Whitsundays Islands: Things to do and see

All those who love outing in Australia must have dreamed of indulging in the reef while being on the yacht deck over the aqua waters of the Whitsundays Islands. The blue-green aquatic world is well preserved as a marine park, which interestingly is a part of the Great Barrier Reef starting from Cape York (north) to Bundaberg (south). What is even more exciting is the fact that the archipelago of the Whitsundays Islands is a soaked topography. By this, I mean that the lands of these islands are the pinnacles of the submerged mountains bordered with coral.

With the Great Barrier Reef a bit far away, the Whitsundays Islands are a framework of over 90 islands of which majority are uninhabited. Further, four of them are fully preserved national parks. However, its not only camping that you can choose for your accommodation here, but you also have an array of resorts sprinkled throughout and offering cheap package vacations. My only tip to you here is avoid feeding any fish in the waters and also do not try petting the corals.

One of the most exciting things to do on the Whitsundays islands is cruising. Unveil the charm of the glorious Whitehaven Beach featuring pure white sands of silica as well as remote bays full of transpagtrent waters. Challenge yourself for snorkeling, swimming, spotting varied marine life via glass bottom boat, diving, and Seawalker helmet diving. All these are certainly the ways to be closer to the Great Barrier Reef. I would like to share with you some of the most worthy boat cruises.

whitsunday sailing boat

Atlantic Clipper featuring a large vessel with onboard diving, Fantasea Adventure offering many packages, and Ocean Rafting (I loved) with its high speed boats and offering island hopping and snorkeling for $164 (see brochure at Airlie beach) as two-day package. However, be careful, as their Web site charges much more than this rate. Their per day rate is $97, which include a journey on their typical route such as via the Whitehaven beach. Snorkeling equipment is for free here. If you are looking for only sailing trips, try Pacific Sunrise Whitsundays that also offer a visit the Great Barrier Reef from the Airlie beach. Hint: Most of the cruises depart from the Airlie beach.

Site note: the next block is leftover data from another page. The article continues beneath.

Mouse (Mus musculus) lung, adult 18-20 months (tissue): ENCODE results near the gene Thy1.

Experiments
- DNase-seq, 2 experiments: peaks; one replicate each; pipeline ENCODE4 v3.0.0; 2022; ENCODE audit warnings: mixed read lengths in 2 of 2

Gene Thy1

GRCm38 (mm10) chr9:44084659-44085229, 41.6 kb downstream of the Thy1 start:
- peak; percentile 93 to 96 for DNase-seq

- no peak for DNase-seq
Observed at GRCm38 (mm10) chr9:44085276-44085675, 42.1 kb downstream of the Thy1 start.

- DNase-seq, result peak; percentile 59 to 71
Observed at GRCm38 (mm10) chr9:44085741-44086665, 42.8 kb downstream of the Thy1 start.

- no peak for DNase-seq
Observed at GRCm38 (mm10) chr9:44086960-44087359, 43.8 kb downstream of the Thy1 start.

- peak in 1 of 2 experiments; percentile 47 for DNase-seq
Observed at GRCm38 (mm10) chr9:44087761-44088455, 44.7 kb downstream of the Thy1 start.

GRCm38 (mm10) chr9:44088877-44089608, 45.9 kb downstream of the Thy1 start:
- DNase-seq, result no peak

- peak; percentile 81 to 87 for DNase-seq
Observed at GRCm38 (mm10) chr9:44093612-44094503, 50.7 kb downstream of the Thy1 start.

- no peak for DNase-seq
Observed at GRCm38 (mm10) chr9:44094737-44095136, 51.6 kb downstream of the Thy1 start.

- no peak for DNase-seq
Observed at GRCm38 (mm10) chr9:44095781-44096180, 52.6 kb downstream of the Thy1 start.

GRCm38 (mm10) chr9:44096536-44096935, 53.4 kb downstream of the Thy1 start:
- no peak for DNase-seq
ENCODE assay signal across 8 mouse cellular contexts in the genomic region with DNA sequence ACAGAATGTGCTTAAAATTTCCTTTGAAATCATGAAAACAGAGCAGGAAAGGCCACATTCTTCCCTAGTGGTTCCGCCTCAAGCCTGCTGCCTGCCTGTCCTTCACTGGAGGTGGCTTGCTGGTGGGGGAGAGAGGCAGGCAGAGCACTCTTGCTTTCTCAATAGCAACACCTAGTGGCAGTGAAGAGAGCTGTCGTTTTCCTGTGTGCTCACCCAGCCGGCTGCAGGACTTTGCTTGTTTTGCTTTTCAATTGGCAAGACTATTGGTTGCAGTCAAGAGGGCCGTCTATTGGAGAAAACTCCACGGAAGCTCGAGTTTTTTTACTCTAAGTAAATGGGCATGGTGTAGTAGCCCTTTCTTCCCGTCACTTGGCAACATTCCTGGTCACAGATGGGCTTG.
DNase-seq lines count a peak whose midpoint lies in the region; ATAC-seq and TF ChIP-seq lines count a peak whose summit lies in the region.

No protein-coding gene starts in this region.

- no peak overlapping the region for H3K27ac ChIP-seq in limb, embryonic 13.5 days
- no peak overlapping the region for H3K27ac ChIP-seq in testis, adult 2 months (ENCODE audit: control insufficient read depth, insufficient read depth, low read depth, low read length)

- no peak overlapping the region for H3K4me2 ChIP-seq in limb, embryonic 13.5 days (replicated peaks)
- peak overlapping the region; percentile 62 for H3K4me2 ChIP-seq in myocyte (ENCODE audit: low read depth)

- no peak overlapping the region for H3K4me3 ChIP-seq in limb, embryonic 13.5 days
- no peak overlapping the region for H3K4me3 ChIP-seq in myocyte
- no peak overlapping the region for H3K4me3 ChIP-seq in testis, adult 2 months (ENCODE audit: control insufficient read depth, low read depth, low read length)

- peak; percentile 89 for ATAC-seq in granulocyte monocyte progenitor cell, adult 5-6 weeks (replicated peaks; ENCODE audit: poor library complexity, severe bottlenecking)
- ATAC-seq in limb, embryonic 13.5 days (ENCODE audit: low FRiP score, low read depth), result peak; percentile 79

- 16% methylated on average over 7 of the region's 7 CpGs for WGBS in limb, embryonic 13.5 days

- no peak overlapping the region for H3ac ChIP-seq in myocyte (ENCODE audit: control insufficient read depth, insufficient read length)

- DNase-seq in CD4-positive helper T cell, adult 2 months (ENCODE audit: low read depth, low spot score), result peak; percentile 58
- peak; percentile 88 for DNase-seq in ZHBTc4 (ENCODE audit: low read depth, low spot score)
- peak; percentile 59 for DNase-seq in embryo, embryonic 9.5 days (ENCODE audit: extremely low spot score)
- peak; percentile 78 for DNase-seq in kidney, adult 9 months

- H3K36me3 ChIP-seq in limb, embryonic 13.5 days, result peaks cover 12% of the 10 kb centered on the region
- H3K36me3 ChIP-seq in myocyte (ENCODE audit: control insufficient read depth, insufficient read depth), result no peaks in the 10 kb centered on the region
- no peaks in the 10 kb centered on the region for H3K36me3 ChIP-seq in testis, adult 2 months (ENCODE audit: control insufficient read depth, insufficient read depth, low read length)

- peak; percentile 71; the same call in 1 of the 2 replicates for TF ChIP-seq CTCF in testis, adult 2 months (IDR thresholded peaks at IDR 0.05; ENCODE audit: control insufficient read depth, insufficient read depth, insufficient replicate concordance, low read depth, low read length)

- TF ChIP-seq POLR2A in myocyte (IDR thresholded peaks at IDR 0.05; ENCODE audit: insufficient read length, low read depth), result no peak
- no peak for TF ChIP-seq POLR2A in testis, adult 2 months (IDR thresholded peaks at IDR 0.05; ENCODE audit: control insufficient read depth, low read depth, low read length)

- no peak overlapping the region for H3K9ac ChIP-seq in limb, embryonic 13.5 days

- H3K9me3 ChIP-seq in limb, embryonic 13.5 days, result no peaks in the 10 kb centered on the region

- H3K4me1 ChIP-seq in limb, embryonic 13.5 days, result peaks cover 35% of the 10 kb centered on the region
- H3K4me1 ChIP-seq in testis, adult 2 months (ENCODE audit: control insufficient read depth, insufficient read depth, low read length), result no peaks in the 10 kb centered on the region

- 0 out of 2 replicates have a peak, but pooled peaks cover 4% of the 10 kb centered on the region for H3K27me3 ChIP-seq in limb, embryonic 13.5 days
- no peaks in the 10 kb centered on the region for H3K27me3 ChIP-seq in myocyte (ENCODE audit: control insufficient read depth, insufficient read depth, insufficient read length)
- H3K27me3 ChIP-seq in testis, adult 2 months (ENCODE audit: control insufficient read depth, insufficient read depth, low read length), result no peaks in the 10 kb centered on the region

One of the most famous attractions is the Whitehaven Beach that is the most known Whitsundays landmarks. It is very peculiar for its fine, white sand and this is the reason why it is so often imaged in the TV ads as well as tourism brochures. Come here on sunny days and you will not fall short of any spectacles here. Especially, the vista from the vantage point across the Hill inlet is just memorable. And yes, all thanks to the south easterly trade winds that makes the confluence site of beach and sea perfect for swimming. This beach is on the Whitsunday Island that is the largest in this archipelago. Also this beach is the famous halt of many boat cruises. Expect dozens of inlets and bays full of yachts and boats. From this beach take your boat to Tongue Point featuring a flattened trail ending at a lookout offering the views of the beach. Do not forget your sun glasses!

Hamilton Island is the most thronged one here due to its several options for accommodation right from your own house to a standard hotel room. I recommend staying here in a house or apartment for saving money, which are many to the north. Some of the options (luxury and budget) are Whitsunday Apartments, Great Barrier Reef Yacht Club, expensive 6 star Qualia, and the Reef View Hotel. This island is the ideal beginning point to get out to the Whitehaven beach (30 minutes) and reef (2 hours). Besides great accommodations, there are many dining zones in Marina Village and good walking opportunities. Try out its Passage Peak hike, a challenging one to be on the highest point for great views. You can even bike here. If you do not mind spending, then you can also decide to be at the Hayman Island boasting the most elite resort. Off the shore are few most beautiful coral reefs.

Best time to come: October to January

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